Tag Archives: how to use twitter

“You Are Doing Your Clients a Horrible Disservice”

…if you don’t monitor for them on Twitter.

How would your clients take it if you didn’t respond to a negative article in a smaller daily, say the Oakland Tribune? You wouldn’t want to miss the chance to respond to a potentially harmful blog post, so why miss a Tweet?

Use Summize. It finds all Tweets about your client or from your customers–even deleted ones! When Twitter’s “reply” function is working, it can also track conversation around said Tweet! And now, it’s embedded in my favorite Twitter Client, Twhirl.

Our clients love it when we send them a Tweet to which they should respond. We’ve been using it for several months now.

Check out this search for Yoono.

When a person firsts install Yoono, it sends a Tweet to their Twitterstream saying “I’m testing Yoono.”

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Yoono also has someone manning a Twitter account. They catch the negative comments and respond. Note the elegance of Summize’s inline conversation tracking!

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But it also looks as though they didn’t see all the negative comments. Maybe they should use Summize 😉 (UPDATE: They do! See the comments below!)

How do you track your client and customer conversations effectively? Leave us tips in the comments!

BTW: Stay tuned for Marie’s comprehensive review of Yoono next week!

[UPDATE: On July 15, 2008, Twitter buys Summize.]

Don’t miss out: Got RSS? [what’s that?]. Or, start your morning with socialTNT in your InBox!

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Filed under Best Practices, How To, Marketing, Public Relations 2.0, Social Media

“Twitterpated: A Twitter How-To”

I know a lot of you are looking at this post and thinking, “not another blog post about Twitter.” That’s totally acceptable. I have often thought the same thing and, for that reason, have stayed away from a Twitter post. Lately, however, people in my office have been exploring it on their own and have been curious about it’s applications.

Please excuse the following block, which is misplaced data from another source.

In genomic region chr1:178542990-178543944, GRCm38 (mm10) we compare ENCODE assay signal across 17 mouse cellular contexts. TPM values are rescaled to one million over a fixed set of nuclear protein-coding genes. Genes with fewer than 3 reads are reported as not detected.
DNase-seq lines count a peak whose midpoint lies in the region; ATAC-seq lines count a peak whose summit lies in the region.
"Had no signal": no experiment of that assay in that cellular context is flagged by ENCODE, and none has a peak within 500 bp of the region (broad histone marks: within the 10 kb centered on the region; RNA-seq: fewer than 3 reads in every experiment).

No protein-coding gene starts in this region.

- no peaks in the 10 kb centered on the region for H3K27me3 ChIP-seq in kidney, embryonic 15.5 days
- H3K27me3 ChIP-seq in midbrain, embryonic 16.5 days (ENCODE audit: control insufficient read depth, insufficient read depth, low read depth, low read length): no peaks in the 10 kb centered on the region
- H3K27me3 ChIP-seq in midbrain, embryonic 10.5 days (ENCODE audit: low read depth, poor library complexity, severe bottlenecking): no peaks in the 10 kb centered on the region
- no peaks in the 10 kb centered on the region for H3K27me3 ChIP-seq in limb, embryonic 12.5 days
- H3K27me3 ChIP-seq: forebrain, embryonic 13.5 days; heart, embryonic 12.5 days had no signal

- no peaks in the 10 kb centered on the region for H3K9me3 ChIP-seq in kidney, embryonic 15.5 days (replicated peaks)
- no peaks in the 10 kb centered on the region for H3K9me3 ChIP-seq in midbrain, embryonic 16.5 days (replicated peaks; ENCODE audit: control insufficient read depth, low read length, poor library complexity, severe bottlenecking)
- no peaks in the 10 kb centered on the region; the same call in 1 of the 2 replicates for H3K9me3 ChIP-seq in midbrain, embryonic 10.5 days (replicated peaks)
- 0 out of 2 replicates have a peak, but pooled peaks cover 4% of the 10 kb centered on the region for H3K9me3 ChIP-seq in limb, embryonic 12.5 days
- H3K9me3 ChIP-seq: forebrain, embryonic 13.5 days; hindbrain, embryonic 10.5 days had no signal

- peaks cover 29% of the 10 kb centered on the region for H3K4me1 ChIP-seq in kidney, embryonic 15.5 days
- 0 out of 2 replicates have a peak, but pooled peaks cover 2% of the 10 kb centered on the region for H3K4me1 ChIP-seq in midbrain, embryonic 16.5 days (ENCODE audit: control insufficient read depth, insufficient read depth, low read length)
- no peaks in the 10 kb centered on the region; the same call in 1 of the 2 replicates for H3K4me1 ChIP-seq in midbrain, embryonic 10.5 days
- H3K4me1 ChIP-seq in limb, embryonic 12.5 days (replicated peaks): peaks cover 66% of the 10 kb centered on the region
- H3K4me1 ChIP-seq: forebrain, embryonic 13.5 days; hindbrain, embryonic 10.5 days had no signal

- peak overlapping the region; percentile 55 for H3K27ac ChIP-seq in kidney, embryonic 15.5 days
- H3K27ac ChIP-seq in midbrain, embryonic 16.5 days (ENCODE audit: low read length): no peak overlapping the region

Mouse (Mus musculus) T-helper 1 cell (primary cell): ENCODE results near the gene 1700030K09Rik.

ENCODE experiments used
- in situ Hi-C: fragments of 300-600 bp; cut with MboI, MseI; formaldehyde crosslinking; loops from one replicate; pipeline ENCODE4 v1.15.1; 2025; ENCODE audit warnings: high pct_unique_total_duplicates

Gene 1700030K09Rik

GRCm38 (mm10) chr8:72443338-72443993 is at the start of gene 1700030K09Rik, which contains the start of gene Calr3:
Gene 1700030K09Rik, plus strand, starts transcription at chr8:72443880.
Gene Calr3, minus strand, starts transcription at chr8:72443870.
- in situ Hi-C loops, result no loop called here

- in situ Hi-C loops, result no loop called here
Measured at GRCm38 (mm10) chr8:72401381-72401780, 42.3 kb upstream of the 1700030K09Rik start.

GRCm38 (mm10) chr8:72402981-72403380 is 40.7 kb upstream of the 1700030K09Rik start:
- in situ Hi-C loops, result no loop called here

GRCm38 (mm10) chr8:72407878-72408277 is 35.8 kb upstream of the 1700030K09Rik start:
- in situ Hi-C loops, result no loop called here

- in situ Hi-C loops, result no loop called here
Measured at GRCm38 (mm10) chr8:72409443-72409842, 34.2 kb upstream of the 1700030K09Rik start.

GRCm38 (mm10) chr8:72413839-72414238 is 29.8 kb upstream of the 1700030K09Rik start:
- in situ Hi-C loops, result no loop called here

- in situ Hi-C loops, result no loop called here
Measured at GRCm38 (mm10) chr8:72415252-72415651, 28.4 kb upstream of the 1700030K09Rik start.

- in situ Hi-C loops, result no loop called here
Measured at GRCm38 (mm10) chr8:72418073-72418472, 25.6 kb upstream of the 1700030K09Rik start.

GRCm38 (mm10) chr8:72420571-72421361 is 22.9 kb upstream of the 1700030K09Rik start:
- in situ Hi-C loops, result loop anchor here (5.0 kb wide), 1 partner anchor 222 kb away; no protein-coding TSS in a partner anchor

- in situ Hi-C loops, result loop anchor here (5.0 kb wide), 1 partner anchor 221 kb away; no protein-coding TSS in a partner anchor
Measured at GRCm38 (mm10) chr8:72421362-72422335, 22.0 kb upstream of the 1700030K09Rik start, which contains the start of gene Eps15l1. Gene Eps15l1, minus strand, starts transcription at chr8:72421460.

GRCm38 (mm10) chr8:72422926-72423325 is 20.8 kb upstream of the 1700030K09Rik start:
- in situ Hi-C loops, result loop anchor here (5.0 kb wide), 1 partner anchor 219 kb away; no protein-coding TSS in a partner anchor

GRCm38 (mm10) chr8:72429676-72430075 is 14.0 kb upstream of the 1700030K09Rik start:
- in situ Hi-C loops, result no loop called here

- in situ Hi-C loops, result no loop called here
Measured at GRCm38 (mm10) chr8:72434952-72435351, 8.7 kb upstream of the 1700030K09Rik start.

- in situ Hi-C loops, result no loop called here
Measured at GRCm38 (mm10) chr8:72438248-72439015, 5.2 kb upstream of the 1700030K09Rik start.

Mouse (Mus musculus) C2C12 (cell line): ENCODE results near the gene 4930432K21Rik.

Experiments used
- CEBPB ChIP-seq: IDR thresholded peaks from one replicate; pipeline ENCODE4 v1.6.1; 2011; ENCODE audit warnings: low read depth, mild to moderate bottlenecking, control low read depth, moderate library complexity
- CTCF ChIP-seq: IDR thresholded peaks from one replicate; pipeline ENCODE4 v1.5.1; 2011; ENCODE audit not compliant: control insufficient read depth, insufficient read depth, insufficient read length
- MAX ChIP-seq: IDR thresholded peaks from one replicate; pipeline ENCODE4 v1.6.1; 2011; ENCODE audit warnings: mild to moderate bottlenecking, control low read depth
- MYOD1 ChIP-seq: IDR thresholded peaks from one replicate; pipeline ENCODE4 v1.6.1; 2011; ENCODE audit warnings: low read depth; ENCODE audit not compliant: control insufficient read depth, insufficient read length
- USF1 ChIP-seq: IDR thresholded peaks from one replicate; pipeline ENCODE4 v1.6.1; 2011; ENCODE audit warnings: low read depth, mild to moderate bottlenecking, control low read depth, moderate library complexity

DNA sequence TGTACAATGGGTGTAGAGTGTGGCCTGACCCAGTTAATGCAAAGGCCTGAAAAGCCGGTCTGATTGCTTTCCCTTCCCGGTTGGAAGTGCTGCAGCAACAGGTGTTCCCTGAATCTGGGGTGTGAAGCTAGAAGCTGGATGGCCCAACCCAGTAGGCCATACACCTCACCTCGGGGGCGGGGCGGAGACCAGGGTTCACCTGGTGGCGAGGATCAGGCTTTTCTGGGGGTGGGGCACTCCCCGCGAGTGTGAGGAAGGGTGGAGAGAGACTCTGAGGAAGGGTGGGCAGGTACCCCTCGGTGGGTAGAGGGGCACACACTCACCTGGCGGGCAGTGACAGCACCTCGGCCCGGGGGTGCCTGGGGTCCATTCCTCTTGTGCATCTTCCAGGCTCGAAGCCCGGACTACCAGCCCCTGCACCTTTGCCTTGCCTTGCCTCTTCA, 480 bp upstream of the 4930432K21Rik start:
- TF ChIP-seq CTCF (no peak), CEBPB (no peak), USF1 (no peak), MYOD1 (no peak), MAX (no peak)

My goal for this post is not to rehash Twitter campaign strategy (Todd Defren gives an example of a pharma Twitter campaign. I also found this post for our movie and entertainment friends from Eleven Marketing). I’d rather talk strictly about the benefits of Twitter for communications and journalism professionals, and offer a few tips on getting started.

For those who aren’t familiar with Twitter, it’s like a micro-blog with each post no larger than 140 characters. Due to the “What are you doing?” above the text box and tons of snarky coverage when it launched, many people still have the misconception that Twitter is like a status message similar to Facebook or an IM away message. Heck, I remember first hearing about Twitter and thinking it would be self-indulgent; who really needs to know what I’m doing all the time? I’ve come to realize that it’s so much more than that, it’s a community and a powerful resource.

“Check Out the Big Brain on Brad (Stone)”

Someone in the office asked me the best way to describe Twitter. For me, it’s like having a direct feed into your friends’ minds. Oh, and all your “friends” are top reporters, bloggers and industry specialists.